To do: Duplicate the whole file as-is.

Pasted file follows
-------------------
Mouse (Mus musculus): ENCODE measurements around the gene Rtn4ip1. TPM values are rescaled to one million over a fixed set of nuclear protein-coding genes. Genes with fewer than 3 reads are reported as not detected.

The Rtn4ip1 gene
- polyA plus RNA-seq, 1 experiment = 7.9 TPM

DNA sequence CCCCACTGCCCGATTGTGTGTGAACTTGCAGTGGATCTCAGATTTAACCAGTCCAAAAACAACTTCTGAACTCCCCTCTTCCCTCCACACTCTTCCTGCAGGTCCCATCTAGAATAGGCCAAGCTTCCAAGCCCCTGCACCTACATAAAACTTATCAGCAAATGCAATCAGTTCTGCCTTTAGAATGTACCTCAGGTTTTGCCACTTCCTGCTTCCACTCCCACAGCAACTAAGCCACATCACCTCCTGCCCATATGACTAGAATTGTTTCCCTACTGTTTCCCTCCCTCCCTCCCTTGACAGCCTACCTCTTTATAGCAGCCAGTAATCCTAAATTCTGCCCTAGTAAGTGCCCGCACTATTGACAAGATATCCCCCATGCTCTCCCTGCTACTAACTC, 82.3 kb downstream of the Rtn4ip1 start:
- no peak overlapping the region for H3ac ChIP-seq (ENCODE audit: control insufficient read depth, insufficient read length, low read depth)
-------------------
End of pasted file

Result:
Mouse (Mus musculus): ENCODE measurements around the gene Rtn4ip1. TPM values are rescaled to one million over a fixed set of nuclear protein-coding genes. Genes with fewer than 3 reads are reported as not detected.

The Rtn4ip1 gene
- polyA plus RNA-seq, 1 experiment = 7.9 TPM

DNA sequence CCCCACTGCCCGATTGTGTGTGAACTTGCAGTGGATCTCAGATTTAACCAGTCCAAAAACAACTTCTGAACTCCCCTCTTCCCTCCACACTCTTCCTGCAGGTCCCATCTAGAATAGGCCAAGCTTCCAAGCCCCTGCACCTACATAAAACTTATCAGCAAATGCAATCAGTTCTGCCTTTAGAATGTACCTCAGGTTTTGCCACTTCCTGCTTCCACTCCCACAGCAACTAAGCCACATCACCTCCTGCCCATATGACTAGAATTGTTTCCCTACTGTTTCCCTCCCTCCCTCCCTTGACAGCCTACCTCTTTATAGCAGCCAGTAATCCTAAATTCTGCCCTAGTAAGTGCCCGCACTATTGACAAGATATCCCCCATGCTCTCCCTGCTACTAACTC, 82.3 kb downstream of the Rtn4ip1 start:
- no peak overlapping the region for H3ac ChIP-seq (ENCODE audit: control insufficient read depth, insufficient read length, low read depth)